This Dublin girl is sharing cartoons of her mental health struggle on Instagram
“Knowing that I could be the voice that I needed to hear when I was fifteen for someone else is truly humbling.”
A Dublin girl has taken to social media to share her experience of mental health difficulties in a quirky way.
Áine Marry from Skerries posts frank and funny cartoons depicting her struggle with depression and anxiety on Instagram.
The NCAD student has lived with these issues since she was a teenager.
She explained to Her that she simply created the Instagram account to track her progress as an artist.
To her surprise, she said, people began to respond to what she was doing.
“That was very humbling for me, to know that people were seeing my work and could relate to the struggles I was facing with my mental health.
“I've received some gorgeous messages from people telling me that they love reading and looking at my work and that they find comfort in knowing that they're not alone. Those messages make it all worthwhile for me; knowing that I could be the voice that I needed to hear when I was fifteen and didn't know how to talk about my mental health for someone else is truly humbling.”
For Áine, one of the toughest parts about sharing a personal experience so publicly was having the people she knew find out about her battle.
“I come from a very small town where everybody knows everybody and I knew that little to no-one knew about my struggle with mental illness, so sharing all of this on a public platform, when I knew the people I grew up with and went to school with would be able to see, was one of the scariest parts.”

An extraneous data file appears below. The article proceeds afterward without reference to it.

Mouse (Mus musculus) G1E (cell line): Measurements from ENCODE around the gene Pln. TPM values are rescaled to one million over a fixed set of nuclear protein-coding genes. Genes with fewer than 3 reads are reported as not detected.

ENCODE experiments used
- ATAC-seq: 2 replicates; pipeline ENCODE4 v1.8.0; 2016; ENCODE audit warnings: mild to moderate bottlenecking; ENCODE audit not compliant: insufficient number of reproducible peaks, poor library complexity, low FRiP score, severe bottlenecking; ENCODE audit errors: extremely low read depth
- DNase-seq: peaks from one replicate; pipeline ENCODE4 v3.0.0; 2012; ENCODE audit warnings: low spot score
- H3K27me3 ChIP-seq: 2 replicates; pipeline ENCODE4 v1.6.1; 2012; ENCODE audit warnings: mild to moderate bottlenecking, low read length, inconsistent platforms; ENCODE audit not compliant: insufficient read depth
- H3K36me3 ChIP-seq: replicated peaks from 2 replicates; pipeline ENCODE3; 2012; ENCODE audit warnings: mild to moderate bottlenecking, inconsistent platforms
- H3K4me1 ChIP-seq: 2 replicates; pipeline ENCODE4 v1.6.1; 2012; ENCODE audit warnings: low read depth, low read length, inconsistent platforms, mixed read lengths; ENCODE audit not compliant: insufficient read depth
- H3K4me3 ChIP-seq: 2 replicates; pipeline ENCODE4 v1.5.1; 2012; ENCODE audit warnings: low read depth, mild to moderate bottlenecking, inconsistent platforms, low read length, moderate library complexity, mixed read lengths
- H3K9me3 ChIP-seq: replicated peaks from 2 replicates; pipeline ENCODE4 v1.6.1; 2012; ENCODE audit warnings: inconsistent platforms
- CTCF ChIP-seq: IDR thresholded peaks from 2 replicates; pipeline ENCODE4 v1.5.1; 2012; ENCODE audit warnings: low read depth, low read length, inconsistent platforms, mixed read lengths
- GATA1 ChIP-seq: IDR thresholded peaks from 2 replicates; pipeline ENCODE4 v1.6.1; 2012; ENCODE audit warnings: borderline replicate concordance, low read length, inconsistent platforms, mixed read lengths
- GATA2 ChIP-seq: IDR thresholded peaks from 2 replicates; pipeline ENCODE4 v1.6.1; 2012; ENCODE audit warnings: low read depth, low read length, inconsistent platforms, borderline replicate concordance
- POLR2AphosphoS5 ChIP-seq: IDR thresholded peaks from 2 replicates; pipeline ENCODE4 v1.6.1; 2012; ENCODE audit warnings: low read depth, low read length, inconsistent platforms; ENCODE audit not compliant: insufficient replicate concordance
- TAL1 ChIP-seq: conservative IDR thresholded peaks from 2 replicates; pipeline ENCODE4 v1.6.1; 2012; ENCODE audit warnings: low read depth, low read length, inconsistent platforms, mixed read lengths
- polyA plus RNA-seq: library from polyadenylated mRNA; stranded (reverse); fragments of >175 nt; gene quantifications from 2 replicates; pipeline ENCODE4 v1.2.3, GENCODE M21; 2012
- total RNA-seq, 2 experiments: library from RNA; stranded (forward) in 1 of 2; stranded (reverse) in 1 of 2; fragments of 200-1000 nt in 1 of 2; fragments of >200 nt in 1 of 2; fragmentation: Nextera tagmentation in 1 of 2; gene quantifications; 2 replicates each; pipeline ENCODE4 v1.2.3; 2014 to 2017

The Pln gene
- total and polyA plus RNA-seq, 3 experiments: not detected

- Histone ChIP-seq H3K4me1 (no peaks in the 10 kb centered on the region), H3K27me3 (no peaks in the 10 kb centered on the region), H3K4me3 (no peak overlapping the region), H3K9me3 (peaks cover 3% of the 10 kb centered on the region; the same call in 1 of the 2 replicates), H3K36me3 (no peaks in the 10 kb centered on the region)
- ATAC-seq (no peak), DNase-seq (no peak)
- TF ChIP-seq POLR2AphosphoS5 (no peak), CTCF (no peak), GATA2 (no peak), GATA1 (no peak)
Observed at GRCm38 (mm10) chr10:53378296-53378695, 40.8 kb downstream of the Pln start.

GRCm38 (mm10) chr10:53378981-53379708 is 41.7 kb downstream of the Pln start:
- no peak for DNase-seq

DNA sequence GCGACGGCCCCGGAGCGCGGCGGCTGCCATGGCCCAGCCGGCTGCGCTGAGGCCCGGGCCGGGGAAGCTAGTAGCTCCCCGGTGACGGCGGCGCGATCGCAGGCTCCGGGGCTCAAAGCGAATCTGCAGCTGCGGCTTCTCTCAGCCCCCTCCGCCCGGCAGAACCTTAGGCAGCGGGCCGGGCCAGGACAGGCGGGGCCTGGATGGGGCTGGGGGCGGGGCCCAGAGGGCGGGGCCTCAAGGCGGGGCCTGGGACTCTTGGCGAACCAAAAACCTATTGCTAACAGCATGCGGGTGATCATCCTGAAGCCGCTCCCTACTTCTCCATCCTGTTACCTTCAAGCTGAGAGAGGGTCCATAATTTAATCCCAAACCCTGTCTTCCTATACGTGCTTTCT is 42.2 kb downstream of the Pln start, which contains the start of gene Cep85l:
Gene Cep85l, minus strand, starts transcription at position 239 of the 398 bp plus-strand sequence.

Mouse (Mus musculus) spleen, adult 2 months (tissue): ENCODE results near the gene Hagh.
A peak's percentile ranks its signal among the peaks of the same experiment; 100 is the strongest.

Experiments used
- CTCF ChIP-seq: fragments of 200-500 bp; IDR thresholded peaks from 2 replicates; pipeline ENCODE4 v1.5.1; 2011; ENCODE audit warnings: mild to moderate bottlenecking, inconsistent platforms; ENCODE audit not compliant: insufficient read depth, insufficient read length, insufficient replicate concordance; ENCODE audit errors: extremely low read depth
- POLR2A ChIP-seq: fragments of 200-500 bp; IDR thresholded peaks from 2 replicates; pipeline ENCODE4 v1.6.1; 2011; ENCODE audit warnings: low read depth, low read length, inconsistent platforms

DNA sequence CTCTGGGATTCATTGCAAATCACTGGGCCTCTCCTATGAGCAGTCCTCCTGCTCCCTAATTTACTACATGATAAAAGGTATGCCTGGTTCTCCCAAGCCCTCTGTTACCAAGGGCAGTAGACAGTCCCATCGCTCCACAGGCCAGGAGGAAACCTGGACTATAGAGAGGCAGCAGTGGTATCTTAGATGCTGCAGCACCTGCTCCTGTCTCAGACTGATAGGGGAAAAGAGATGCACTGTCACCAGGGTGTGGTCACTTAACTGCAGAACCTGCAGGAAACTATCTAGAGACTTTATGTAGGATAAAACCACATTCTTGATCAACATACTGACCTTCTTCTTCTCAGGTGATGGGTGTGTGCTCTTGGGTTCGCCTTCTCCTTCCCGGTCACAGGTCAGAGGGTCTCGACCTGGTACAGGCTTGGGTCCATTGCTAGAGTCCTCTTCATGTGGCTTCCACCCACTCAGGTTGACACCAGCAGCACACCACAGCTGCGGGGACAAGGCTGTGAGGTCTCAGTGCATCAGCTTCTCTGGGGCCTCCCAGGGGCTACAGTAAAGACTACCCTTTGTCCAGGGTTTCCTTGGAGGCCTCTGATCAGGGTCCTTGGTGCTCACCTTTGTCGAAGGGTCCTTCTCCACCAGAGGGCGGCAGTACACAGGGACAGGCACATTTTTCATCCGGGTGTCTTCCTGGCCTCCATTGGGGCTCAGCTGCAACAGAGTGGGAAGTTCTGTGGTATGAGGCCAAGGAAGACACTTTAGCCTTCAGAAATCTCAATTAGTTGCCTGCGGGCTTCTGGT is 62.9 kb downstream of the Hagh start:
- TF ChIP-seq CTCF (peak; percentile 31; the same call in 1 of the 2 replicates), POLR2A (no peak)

She said many of those closest to her were surprised to discover what she had been going through.
“I've had some shocked reactions, with people telling me ‘Oh I would have never guessed you had mental health issues’ and ‘you never gave off the impression that you were struggling?!?’, which I find so interesting.
"It’s like, yes of course you didn't know because it's never something that's been addressed and we as a generation have never felt like we could talk about such an intimate thing.”
Áine said that using humour and art has helped her to deal with her mental health.
“I'm still very much struggling with my own road to recovery and am still trying to come to terms with some aspects of my mental illness. My art is an emotional outlet for me when I don't know what else to do. Instead of letting a negative feeling fester inside of my head, I'm able to turn it into art and add a sarcastic and somewhat humorous tone into the mix. Putting my struggles onto a page or into art helps me distance myself from my issues and recognise them for what they are, which then makes it easier to process them.”
You can check out more of her work here.
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